Growing up, whenever my mother made her dandelion-hued chickpea curry with puris, there was a ceremony of thorough hand washing after. My parents kept a nail brush in the upstairs bathroom drawer and, while I may be remembering my grandfather’s, I remember it as the style with an open, flattened oval as its handle.  I could shape my fist around it for a firmer grip. Its short, stubby white bristles pricked the pads of my fingers sharply but made gratifying progress of scrubbing away the turmeric stains from beneath my nails.

Frothy Turmeric Tea | Tara O'Brady

Nowadays, the turmeric in my pantry has a note tucked in its jar. It's from my dad, who has particularly distinctive handwriting that's narrow and tall. He used to write against a ruler to keep his lines neat as he filled out the collection of forms required of a ship's captain at each port. Even still, his penmanship looks as though it's curved against a straight edge.

The note simply says "turmeric from your grandfather's house." In the nearish future, Grandpa's house will no longer be ours, so my stash feels particularly precious. I've been metering it in meticulous portions, trying to make it last as long as possible. 

Week before last, Tejal Rao wrote about her grandmother and the position of turmeric in her household. Then last week, somewhat of an offshoot from the conversation she started and in response to the recent treatment of turmeric as innovation, I had a piece in The Globe and Mail about traditions becoming trend, and the uncomfortable realties that can arise in the process.

On Instagram I mentioned the turmeric tea I've been making—its milk and water base is sweet but not candied. It is buzzy with ginger, warmed by cinnamon and a miserly dispensation of pepper, and rounded out with soothing cardamom. Turmeric dyes everything day-glo golden, and adds an earthy astringency. Black tea provides fragrance and structure. As some of you expressed an interest in it, here it is.

Since Sean prefers coffee in the morning and I want wring the most possible flavour out of the whole spices, I make a provocatively strong concentrate in a biggish batch, then reheat servings as needed. I froth some milk for its cap, but whisked or blended milk would work just as well. Or, just pour in plain hot milk, without the addition of bubbles.

I like the tea best with condensed milk, a fondness I'm sure I picked up from my grandmother, who at boarding school would sip on cans of the stuff in secret. It gives weight to the tea that I find especially soothing. I have mine at the hottest temperature I can stand, taking breaths around each sip. Somehow the practice seems vaguely ceremonial in a way that makes me feel as though I'm taking good care.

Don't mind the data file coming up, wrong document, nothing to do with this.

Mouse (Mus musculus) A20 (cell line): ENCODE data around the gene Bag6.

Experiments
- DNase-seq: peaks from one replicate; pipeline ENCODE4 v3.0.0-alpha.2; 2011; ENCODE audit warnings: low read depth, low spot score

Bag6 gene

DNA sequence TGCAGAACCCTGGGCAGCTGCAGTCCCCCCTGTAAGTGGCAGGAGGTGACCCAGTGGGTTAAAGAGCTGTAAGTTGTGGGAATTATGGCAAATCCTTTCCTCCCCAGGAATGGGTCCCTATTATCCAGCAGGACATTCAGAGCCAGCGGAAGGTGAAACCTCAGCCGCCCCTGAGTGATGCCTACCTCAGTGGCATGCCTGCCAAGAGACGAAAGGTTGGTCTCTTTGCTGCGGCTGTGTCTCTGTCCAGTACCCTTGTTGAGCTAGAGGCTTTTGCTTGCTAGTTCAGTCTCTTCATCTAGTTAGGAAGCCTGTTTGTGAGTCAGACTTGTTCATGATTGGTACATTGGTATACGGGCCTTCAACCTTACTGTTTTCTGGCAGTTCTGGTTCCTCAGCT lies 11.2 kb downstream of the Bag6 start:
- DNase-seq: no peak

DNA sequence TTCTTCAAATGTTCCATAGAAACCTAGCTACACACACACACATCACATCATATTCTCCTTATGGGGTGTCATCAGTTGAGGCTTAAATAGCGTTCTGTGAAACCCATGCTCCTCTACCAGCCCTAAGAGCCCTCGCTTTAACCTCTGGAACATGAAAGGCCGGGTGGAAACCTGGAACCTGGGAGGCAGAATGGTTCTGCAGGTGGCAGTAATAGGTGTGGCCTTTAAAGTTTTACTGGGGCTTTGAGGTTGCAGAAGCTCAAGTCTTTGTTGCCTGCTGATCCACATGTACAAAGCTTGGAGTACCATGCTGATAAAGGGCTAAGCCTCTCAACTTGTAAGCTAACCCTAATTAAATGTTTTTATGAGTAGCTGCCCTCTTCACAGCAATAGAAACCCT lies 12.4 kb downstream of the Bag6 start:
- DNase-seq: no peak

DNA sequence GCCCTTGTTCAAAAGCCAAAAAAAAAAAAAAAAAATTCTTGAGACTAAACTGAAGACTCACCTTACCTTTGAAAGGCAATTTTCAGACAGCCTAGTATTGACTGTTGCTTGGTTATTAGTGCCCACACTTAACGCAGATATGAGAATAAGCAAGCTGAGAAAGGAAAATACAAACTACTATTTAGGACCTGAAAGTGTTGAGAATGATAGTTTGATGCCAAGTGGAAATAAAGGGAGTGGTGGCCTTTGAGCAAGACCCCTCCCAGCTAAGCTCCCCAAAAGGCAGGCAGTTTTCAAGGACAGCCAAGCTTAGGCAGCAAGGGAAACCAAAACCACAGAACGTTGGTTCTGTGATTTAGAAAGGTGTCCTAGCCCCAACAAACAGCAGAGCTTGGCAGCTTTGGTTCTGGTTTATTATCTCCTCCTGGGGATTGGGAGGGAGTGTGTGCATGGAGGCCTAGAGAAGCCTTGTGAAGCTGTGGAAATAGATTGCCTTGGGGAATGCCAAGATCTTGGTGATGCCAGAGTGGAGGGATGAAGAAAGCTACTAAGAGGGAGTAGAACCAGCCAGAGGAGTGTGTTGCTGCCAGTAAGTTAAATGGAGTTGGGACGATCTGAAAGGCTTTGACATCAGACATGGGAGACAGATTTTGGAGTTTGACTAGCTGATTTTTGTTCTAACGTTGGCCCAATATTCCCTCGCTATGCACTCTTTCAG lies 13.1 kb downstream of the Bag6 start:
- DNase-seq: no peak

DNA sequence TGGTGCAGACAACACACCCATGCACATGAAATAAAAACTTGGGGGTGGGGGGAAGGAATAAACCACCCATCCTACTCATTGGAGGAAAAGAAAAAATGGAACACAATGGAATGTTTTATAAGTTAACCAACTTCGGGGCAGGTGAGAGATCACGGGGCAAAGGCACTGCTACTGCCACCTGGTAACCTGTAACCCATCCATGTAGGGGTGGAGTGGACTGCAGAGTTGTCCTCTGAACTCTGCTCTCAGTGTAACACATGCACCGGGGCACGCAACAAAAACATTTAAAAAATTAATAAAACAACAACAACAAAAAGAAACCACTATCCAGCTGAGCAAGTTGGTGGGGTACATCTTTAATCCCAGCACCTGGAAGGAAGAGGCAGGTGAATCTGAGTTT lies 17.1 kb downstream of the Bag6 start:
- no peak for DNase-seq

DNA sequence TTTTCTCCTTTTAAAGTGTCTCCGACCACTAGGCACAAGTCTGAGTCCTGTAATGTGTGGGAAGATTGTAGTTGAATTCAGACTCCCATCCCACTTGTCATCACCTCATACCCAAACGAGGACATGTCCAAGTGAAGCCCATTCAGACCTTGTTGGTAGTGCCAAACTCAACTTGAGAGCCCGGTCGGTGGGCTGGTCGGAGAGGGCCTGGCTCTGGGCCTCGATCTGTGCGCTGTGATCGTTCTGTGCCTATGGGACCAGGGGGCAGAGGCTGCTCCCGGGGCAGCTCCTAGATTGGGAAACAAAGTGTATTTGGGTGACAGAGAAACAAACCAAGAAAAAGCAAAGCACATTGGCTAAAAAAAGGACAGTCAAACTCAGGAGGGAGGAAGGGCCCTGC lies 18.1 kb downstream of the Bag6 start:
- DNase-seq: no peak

FROTHY TURMERIC TEA

Adapted from a recipe from Tejal Rao in the New York Times, with my grandmother's influence.

Serves 4

FOR THE CONCENTRATE

  • 1 cup | 240 ml water
  • 1/4 cup | 60 ml sweetened condensed milk
  • A 2-inch piece of ginger, see note
  • 6 to 8 green cardamom pods, split
  • 2 cinnamon sticks, each broken in half
  • 4 black peppercorns
  • 1 1/2 teaspoons ground turmeric, or a 1 1/2-inch piece fresh, peeled and grated
  • 2 cups | 480 ml milk of choice
  • 1 to 2 teaspoons ghee or coconut oil, optional
  • 0.5 oz | 15 g black tea or 4 black tea bags

FOR EACH DRINK

  • 1/3 to 1/2 cup | 80 to 120 ml milk of choice, steamed and frothed
  • Ground pistachios for dusting

METHOD

In a heavy saucepan, stir together the water, condensed milk, ginger, cardamom, cinnamon sticks, peppercorns, an turmeric. Bring to a boil over medium heat, stirring often. Lower the heat, and simmer for 5 minutes. Pour the milk into the syrup, and spoon in the ghee. Bring to a boil again, and then knock back the heat to a simmer for another 3 minutes. Pop in the tea, and let bubble for 3 to 5 minutes, depending on how strong you like your tea. Strain the concentrate through a fine meshed sieve—I find it neatest to do so into a wide jug or large liquid measuring cup with a pouring spout—and press on the solids in the basket to extract as much liquid as possible. If using the concentrate later, decant it to a jar for storage. Refrigerate until needed.

For each drink, pour one quarter hot concentrate into each cup. Top with the steaming, frothed milk, and the ground pistachios. Serve immediately. 

NOTES:

  • I use almond milk for the concentrate, and then cow's milk for finishing as I'm terribly bad at establishing a foam on the former (though I've not yet those blends aimed at stretching). I realize that makes three milks in one recipe, so use what you like. If you want to omit the condensed milk, use 1/4 cup cane sugar in its place, adding the sugar with the water to start, or honey or maple syrup instead. 
  • If making the concentrate in advance, skip the ghee as it will separate from the brew when chilled. Stir it into the reheated concentrate right before serving.
  • Grating the ginger will produce a much more assertive cuppa. To tone it down, slice or chop the root instead.
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Before we get into things, I should explain that button way up there on the left. I'm honoured to say that this site has been nominated in two (!) categories in Saveur's 2011 Best Food Blog Awards, namely Best Food Photography and Best Original Baking and Desserts Recipe (for this Frozen Raspberry Eton Mess). If you'd like to vote, you can head to Saveur.com because the polls close soon -  if you live outside the US and Canada, pretend we're neighbours and pick either country. Your ballot will be counted without trouble.